Skip to content

Federal judge dismisses “amateur” reporter’s lawsuit

Post categories

  1. Prior Restraint

    NMU         VERMONT         Prior Restraints         Nov 5, 1999    

Federal judge dismisses “amateur” reporter’s lawsuit

  • Individual public officials have immunity from liability for prohibiting a man from attending state court proceedings and reporting on them on placards displayed from his home and van.

A Brattleboro federal trial judge in late October dismissed a lawsuit brought by a “self-styled amateur reporter” against Rutland city officials and city and county departments for restricting his ability to attend and report on court proceedings.

Judge J. Garvan Mutha granted requests from the city departments and city employees to throw out Scott Huminski’s lawsuit before trial. In an affidavit that Huminski filed with the court, he stated that he had been “investigating and reporting on Court proceedings and law enforcement in Vermont for the past three years” and that he publishes his findings on placards that he posts on his home and van.

Mutha’s order states that multiple notices of trespass had been served upon Huminski that ordered him to stay off, among other properties, the Rutland District Courthouse grounds.

Mutha held that the individual public officials enjoyed immunity from Huminski’s suit because they did not knowingly violate any of his constitutional rights. Given that the U.S. Supreme Court has held that a state can ban picketing near a courthouse, Mutha reasoned that the public officials could have relied on that decision in ordering Huminski out of the courthouse.

Mutha also held that the governmental units could not be held liable in Huminski’s lawsuit because the alleged violations did not arise out of a policy or custom and Huminski’s allegations were conclusory in nature.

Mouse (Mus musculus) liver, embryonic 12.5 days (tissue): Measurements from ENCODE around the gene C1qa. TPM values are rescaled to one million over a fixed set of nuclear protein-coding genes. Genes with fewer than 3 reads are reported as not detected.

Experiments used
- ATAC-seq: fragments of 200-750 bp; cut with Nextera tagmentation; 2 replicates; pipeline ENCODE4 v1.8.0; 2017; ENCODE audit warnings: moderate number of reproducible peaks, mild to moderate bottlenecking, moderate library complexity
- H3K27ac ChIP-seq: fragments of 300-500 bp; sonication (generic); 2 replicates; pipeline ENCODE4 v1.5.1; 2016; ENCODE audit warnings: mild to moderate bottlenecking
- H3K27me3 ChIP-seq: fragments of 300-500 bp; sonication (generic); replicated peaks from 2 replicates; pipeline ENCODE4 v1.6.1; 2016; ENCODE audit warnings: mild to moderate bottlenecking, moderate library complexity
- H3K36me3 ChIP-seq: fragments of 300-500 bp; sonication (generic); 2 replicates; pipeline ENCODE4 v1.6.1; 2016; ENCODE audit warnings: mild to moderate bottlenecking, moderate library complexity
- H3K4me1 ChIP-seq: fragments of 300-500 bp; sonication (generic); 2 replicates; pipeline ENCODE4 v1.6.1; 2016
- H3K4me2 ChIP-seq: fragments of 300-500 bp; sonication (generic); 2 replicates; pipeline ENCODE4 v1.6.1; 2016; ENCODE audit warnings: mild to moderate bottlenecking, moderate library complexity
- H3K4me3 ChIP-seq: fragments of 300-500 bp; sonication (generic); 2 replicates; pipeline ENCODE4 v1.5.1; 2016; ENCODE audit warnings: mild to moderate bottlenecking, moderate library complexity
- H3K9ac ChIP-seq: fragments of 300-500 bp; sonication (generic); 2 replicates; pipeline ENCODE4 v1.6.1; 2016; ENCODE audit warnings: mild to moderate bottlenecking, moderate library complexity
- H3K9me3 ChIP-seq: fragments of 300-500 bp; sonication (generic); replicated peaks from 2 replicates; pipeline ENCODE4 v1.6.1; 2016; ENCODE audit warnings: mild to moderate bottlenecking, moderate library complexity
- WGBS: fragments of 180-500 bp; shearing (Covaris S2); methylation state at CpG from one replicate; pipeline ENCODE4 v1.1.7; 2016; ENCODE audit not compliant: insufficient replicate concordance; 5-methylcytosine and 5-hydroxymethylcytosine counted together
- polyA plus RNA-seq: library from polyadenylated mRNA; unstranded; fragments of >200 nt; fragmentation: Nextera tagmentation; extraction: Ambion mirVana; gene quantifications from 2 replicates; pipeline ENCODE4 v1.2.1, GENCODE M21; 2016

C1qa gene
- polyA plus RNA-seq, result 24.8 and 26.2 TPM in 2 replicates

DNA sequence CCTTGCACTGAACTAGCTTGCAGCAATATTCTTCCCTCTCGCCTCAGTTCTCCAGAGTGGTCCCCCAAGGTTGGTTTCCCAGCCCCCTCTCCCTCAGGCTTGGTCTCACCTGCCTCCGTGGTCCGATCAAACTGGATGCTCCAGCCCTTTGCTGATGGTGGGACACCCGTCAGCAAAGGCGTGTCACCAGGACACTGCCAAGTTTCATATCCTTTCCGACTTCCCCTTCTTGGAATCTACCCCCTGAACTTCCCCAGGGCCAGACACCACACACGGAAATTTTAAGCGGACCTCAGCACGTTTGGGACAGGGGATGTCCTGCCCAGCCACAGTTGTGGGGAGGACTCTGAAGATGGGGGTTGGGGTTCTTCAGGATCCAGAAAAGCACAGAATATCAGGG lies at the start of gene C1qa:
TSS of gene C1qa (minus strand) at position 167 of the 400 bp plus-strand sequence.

Huminski said that he plans on appealing Murtha’s decision.

The underlying dispute arose in late May when Huminski parked his van at the courthouse parking lot. According to the court, Huminski’s van contained “posters describing [state] Judge Nancy Corsones’ alleged subversion of the Constitution.” After police officers and court employees unsuccessfully demanded that Huminski remove his van, Huminski entered the courthouse to observe court proceedings. Two hours later, he was served with notices of trespass and ordered to leave the courthouse.

(Huminski v. Rutland Police Dep’t; Counsel: Scott Huminski, pro se)

© 1999 The Reporters Committee for Freedom of the Press

Return to: RCFP Home; News Page

Stay informed by signing up for our mailing list

Keep up with our work by signing up to receive our monthly newsletter. We'll send you updates about the cases we're doing with journalists, news organizations, and documentary filmmakers working to keep you informed.